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Sediment Deposition in Apalachicola Bay, Florida: a 200-Year Chronicle
Apalachicola Bay, Florida is the terminus of the state's largest river system. Economically, the bay is of considerable value and provides a significant income to a large proportion of the nearby population by virtue of its fishing industry. As such, any changes in sediment depositional patterns are important, whether the result of natural processes or those abetted by man.
Bottom sediment maps compiled from recent and historic data over the past 150 years reveal that the bay is a truly dynamic system. Hurricanes have significantly altered the bay's bottom sediments on several occasions, both by scouring and re-distribution of sediment and by breaching of the fringing barrier island. Equally striking are changes directly traceable to the construction of dams on the contributory river system. Initially, dam construction resulted in a decrease in the coarse sediment load provided to the bay by trapping of sediment behind the dams; subsequently, accelerated erosion of Neogene-age sediments and widening of the flood plain below the lowermost dam have caused a recent increase in the quantity of coarse sediment now being supplied to the bay.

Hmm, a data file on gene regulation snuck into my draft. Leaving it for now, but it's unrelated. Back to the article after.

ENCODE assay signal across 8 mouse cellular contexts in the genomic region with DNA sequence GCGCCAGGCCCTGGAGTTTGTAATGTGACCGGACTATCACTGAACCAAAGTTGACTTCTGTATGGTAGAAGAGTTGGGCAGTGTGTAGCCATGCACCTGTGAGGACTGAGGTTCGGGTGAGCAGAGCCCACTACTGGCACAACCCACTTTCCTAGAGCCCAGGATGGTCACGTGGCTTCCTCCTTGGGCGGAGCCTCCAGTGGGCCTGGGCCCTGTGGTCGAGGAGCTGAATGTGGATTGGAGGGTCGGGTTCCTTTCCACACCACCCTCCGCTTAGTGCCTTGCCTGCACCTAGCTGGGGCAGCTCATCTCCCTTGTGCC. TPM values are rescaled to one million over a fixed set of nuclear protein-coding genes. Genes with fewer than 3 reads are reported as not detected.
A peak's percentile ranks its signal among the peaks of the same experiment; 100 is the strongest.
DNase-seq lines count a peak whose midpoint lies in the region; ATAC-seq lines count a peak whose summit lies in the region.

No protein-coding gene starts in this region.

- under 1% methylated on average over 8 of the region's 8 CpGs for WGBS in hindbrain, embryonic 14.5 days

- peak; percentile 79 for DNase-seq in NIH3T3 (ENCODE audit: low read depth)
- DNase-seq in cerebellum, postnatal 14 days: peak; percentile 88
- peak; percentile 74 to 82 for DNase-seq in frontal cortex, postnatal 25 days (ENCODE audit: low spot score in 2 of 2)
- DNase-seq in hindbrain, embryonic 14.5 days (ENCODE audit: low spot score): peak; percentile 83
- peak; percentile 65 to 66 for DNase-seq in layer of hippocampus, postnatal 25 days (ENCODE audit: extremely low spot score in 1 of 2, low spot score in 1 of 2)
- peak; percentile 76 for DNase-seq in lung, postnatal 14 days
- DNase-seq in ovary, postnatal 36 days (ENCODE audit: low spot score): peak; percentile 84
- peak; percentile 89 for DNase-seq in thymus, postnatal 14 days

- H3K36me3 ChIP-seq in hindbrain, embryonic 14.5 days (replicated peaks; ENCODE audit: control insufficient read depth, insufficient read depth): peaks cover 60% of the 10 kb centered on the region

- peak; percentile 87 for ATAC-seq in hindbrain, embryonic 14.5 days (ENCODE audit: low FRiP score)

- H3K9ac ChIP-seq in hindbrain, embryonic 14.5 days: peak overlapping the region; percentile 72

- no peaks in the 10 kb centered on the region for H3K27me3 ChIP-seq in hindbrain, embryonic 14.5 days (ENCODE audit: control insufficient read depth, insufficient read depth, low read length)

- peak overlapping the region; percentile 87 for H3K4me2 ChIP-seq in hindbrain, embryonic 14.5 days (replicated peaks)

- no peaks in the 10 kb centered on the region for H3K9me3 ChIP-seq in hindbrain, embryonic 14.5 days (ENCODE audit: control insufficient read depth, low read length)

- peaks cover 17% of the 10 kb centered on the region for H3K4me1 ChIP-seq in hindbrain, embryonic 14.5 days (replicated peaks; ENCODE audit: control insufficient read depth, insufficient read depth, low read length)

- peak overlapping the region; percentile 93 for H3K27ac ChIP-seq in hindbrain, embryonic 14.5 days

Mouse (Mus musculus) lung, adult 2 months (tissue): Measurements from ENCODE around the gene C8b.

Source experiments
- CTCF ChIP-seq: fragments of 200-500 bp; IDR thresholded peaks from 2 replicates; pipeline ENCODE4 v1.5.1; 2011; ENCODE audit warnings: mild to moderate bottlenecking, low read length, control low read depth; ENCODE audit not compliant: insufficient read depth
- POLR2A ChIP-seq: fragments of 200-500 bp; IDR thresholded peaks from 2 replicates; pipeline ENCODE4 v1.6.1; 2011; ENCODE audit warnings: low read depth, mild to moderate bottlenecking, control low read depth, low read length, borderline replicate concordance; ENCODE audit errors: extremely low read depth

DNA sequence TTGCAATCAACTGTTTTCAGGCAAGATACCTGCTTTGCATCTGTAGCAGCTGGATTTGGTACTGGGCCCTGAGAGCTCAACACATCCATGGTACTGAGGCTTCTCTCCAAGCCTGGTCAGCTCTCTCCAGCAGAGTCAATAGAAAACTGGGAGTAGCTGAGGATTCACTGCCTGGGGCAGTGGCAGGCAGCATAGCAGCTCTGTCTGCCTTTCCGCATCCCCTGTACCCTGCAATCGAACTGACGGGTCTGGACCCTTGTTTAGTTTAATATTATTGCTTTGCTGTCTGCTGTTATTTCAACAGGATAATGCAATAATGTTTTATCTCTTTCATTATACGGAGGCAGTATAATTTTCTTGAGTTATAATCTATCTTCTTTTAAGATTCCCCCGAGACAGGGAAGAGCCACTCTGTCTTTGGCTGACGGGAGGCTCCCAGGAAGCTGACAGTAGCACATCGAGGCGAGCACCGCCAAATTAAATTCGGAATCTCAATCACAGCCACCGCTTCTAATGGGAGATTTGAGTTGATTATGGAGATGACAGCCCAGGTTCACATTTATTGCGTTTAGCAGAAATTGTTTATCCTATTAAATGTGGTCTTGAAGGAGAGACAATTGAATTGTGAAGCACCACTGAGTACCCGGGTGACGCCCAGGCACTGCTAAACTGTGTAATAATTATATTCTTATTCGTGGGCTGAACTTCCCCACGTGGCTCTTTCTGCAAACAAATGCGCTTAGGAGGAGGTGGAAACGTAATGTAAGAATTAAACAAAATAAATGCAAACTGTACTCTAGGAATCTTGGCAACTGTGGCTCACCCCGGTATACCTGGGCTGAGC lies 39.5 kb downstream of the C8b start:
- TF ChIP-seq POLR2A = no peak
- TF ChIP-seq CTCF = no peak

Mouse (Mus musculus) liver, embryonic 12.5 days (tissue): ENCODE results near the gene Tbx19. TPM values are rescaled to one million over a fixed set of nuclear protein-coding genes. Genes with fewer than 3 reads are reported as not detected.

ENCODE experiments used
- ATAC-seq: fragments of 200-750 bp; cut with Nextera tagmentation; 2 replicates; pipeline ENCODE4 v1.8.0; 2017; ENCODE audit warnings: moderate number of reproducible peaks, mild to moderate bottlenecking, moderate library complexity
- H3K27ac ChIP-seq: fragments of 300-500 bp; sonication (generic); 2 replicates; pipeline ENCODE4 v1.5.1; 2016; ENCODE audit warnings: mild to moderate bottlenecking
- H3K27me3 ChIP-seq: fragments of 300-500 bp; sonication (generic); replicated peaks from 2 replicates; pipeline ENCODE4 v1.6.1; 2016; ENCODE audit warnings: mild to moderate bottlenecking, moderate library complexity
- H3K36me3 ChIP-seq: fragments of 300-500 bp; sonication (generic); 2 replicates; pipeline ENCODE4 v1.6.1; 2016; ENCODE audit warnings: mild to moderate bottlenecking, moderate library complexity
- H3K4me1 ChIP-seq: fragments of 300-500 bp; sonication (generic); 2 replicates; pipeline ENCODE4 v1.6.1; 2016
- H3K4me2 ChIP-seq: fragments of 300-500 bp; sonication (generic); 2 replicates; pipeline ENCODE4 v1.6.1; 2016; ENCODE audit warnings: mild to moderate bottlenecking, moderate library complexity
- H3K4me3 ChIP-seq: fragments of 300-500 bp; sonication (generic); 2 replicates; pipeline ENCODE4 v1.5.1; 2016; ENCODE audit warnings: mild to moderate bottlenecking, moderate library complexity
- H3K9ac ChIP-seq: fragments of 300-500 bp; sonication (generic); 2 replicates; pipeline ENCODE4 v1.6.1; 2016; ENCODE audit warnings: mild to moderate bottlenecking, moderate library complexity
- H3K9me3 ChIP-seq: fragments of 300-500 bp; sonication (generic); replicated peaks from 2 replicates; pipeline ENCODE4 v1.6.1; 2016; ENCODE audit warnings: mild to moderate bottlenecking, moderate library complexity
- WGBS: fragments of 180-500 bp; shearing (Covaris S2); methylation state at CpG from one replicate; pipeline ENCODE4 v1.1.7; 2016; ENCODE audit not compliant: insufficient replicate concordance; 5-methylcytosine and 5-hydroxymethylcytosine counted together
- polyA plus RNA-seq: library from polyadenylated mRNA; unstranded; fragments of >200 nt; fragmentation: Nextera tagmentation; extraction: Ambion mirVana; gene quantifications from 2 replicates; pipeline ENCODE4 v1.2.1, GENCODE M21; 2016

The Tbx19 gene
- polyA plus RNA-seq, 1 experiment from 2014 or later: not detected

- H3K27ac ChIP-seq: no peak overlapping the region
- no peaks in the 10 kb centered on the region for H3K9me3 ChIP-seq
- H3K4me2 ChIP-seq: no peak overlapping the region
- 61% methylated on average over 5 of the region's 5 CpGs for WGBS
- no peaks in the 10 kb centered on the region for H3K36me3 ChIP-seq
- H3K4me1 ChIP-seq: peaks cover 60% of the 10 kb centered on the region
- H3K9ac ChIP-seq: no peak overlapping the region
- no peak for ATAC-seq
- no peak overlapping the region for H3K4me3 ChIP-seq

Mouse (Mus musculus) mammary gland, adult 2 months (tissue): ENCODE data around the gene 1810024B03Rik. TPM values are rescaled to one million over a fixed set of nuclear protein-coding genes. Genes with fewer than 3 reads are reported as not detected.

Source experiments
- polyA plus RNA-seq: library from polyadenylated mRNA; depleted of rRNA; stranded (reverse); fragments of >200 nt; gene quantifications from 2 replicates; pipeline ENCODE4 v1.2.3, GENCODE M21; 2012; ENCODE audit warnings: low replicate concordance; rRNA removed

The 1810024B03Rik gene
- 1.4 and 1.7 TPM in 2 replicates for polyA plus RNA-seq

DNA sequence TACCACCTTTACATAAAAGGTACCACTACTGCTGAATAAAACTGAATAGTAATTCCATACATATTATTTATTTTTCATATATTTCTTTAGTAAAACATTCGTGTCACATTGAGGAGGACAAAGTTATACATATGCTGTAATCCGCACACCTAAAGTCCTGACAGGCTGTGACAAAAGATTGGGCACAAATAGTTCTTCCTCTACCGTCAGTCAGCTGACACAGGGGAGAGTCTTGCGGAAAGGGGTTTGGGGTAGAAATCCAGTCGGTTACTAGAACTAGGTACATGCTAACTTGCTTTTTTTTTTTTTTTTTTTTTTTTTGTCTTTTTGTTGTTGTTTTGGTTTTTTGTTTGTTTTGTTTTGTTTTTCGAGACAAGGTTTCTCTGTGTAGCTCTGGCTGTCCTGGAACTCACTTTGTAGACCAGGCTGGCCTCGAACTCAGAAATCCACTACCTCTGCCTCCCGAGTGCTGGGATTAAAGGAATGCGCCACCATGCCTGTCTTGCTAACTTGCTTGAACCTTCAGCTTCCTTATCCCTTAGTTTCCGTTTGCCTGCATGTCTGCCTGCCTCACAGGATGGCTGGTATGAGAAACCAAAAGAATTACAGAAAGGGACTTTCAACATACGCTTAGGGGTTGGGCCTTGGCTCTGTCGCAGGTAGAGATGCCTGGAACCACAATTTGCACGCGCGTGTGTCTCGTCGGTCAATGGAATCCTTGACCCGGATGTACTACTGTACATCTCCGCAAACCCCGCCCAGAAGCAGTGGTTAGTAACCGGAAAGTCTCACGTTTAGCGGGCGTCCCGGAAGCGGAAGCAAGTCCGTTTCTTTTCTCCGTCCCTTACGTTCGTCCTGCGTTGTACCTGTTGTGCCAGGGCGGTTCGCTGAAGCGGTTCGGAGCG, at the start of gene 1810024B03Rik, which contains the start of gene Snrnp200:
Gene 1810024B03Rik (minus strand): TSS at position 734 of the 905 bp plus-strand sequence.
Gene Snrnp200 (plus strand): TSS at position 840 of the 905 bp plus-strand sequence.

An innovative method is described using examples from the bay that allows users to quickly, and quantitatively, identify significant changes in bottom sediment maps of bays, basins, estuaries, etc. The procedure makes use of readily available commercial software and provides the scientist with geological and environmental information that heretofore was either unavailable or obtainable only with a great deal of effort.
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